El Goonish Shive
Sometimes I’m left to wonder if Dan Shive weighs his comic on a scale, because it seems when El Goonish Shive’s artwork is at its best, the storytelling suffers… while he starts taking shortcuts with his art when ramping up his writing talents. Of course, I’ll be the first to admit I hold Shive to a higher standard than I probably should, especially when compared to quite a few other comics I’ve come to enjoy but which haven’t run for nearly as long as EGS. Unfortunately, Shive’s latest crime against artistry is a common flaw among many webcartoonists, even some who’ve been comicking for some time: copy-and-paste artwork.
Undoubtedly some of my older readers are already rolling their eyes at my mentioning this, as I’ve long had issues with the abuse of copy-and-paste art. I’ve long felt it robs the cartoonist with the chance at improving their artwork (for as the saying goes, practice makes perfect), and in turn robs the readers. And yes, I know that cartoonists are often hard-pressed for time, and draw comics as a hobby after work or school. Nor is all copy-and-paste bad; it’s quite possible to manipulate a drawing so that the copy-and-paste is hidden or transformed into something else.
Sadly, Shive ignored these alternatives and went for a cheap repeat of two panels. There were no shifting camera angles. There were no closeups. There were no background differences. In fact, Shive actually copied one panel and only altered a facial angle and added Elliot in two panels. And the irony is, the differences between panels 4 and 5 show how to disguise copy-and-paste art! The shift in Susan’s head and the addition of Elliot helped disguise the fact they’re both the same panel. It’s pure and utter laziness, with a scene that could have been far more powerful artistically if Shive had just taken the time to draw Susan from a different angle.
It diminishes from a potent bit of character development that I don’t recall being expanded upon before: Susan’s feeling of isolation after Sarah started dating Elliot (way way back when EGS was known for decent storytelling and mediocre artwork with oversized heads). This is something many of us can identify with: being abandoned by friends who suddenly have someone else to be with who sets their hormones percolating. And it’s not even a retcon. It makes sense and helps to deepen Susan’s character a bit further. I mean, we already knew she had issues with her father… but now we can see how she could feel anger at this guy whose only real crime was agreeing to date her best friend.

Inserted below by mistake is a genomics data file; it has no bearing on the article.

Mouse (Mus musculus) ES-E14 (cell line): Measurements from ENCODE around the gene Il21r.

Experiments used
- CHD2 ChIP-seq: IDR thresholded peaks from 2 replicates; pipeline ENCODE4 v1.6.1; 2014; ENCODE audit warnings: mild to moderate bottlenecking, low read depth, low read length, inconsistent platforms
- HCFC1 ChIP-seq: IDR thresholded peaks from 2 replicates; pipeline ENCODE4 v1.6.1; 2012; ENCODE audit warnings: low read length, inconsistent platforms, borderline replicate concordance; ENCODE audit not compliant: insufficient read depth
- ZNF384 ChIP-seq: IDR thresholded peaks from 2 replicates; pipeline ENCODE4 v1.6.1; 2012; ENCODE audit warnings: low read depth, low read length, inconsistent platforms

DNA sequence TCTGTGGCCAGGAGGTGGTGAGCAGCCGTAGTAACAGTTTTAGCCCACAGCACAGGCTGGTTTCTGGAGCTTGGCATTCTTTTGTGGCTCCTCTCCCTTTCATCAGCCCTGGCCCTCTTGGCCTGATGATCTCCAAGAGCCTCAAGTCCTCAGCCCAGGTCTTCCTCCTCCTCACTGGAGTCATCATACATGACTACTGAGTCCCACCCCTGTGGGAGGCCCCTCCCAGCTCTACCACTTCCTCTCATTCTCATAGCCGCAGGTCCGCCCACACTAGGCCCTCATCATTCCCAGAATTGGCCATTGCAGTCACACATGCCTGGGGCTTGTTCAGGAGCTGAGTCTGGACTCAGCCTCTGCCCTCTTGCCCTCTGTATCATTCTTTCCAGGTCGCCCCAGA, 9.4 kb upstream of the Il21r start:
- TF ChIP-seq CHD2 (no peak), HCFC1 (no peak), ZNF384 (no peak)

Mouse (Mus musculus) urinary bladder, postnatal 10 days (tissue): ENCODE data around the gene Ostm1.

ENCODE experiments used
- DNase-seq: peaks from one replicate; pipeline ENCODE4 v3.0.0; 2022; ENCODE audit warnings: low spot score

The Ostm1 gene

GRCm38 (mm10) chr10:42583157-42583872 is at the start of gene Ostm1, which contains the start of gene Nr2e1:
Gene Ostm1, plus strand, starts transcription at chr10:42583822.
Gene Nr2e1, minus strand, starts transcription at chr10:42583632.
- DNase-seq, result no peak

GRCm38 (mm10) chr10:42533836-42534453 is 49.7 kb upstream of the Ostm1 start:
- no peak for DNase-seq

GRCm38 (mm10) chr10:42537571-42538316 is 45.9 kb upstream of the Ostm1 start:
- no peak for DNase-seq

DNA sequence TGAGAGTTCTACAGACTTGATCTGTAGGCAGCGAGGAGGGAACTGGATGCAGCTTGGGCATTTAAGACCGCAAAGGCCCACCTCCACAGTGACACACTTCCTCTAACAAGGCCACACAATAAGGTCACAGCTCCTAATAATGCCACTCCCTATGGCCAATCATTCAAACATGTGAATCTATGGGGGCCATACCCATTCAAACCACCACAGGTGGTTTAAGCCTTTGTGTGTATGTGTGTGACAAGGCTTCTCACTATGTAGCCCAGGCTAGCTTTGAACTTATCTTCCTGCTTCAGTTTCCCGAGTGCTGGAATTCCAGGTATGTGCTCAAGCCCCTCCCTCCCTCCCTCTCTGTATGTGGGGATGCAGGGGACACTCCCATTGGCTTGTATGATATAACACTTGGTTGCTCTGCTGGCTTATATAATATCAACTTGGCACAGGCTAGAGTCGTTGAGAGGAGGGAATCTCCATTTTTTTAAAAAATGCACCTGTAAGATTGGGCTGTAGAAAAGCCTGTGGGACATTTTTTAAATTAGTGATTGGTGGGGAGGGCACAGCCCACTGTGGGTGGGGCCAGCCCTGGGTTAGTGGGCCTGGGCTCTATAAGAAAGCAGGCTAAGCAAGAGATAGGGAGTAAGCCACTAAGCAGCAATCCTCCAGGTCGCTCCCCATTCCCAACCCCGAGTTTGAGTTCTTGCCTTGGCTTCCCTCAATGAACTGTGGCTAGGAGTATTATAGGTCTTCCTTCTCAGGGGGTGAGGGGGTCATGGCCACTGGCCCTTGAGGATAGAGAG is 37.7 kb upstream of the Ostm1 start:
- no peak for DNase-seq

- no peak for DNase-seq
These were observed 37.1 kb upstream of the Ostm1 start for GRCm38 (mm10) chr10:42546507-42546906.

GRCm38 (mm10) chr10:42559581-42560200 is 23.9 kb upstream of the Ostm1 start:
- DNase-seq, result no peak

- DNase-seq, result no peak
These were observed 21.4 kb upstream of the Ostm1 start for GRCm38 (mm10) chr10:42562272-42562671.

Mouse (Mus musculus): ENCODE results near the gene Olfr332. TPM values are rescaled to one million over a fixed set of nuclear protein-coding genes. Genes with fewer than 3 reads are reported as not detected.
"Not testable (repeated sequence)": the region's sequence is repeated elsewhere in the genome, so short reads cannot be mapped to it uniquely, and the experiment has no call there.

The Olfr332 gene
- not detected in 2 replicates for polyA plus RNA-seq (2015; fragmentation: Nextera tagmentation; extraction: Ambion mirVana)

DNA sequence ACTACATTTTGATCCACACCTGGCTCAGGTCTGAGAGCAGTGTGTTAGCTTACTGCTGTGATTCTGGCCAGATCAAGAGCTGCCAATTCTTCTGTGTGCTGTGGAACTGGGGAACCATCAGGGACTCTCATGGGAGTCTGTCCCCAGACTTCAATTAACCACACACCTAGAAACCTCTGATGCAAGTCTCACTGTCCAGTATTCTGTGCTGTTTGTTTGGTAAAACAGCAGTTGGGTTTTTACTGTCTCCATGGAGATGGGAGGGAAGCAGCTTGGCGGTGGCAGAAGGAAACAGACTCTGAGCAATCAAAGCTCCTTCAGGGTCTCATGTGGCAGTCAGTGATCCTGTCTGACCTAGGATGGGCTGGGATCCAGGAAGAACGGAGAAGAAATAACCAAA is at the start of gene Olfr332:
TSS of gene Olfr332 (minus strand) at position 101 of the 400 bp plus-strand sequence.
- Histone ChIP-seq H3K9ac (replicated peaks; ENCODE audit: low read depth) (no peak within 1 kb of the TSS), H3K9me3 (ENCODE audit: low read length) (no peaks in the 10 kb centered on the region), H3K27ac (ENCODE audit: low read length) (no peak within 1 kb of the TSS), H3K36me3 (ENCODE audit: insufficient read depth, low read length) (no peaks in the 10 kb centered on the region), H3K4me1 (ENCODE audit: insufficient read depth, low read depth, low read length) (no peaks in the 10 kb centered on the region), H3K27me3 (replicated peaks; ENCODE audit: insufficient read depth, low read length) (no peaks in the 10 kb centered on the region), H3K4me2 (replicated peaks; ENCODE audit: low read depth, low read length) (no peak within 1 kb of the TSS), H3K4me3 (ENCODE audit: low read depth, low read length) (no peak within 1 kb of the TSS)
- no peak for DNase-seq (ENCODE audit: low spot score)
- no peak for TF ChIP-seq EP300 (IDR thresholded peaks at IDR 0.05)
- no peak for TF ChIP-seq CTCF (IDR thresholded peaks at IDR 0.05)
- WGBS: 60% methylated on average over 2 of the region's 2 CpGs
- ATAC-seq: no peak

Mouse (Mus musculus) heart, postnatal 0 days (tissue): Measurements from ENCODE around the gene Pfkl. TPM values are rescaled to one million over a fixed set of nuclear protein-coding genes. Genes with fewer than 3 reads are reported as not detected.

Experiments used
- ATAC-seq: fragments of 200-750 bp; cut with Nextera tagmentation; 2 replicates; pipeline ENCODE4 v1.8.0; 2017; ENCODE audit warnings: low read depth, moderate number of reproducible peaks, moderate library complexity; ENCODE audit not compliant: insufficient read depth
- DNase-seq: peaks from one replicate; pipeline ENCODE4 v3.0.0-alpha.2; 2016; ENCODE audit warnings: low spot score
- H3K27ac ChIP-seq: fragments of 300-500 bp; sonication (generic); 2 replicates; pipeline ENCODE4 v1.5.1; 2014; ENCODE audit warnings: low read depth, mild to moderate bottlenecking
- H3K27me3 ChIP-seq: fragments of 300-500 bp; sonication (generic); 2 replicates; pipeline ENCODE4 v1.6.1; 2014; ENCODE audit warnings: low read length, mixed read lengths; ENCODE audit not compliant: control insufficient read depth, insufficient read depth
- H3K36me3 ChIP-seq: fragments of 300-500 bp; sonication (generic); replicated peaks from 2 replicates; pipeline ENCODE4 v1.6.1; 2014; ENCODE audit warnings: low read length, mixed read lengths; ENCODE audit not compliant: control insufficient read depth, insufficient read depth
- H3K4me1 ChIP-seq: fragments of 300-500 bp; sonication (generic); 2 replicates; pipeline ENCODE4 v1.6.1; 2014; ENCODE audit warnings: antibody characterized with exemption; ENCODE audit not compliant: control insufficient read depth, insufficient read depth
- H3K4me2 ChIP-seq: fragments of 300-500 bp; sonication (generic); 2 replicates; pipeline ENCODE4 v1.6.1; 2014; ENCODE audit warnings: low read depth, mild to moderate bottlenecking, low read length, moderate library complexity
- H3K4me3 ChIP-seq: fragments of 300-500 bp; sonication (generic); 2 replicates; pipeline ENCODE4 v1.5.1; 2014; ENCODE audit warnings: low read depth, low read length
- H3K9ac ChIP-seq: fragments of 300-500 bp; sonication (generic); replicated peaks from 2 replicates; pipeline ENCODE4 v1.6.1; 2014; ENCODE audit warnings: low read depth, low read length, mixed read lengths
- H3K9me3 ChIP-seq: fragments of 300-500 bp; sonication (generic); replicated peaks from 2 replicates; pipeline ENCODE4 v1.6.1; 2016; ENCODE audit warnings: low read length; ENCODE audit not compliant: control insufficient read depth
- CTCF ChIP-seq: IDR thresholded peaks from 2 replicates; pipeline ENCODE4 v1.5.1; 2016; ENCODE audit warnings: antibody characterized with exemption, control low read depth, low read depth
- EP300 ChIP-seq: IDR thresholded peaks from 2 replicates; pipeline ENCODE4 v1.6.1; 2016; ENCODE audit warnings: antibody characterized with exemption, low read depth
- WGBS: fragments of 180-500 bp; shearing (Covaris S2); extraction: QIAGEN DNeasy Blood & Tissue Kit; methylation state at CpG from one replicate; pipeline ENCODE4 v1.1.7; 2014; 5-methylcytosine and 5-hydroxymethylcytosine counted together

The irony of the situation is even more interesting when you consider Shive has actually been laying the groundwork for Elliot and Sarah’s eventual breakup… and Susan’s own growing attraction to him. For all that I’ve complained in the past about Shive’s bizarre fixation on turning EGS into the Hogwarts Comic of Magic and Witchcraft, he has slowly started the pendulum swing back toward better storytelling. Unfortunately, this is a moment when some of those fancy camera angles he’s used in the past could have helped deepen the emotion of the scene, rather than stall it out with the entropic weight of copy-and-paste artwork.
Ultimately, this is about what would make El Goonish Shive into a better comic. I applaud his continued effort to improve his storytelling (assuming this is not just a cyclical shift between art and story), but this is only half of the job. The best comics utilize art itself to tell the story. You can see elements of this with Susan’s body language and the weight of her solitude weighing her down. Sadly, shortcuts such as copy-and-paste art cheapens his storytelling efforts and diminish the quality of the comic as a whole. If he avoids (or at the very least does a better job of disguising) these elements, then EGS may surpass its heyday so many years past. Yes, I know it’s an odd idea to think of me praising EGS eventually, but he may yet pull it off.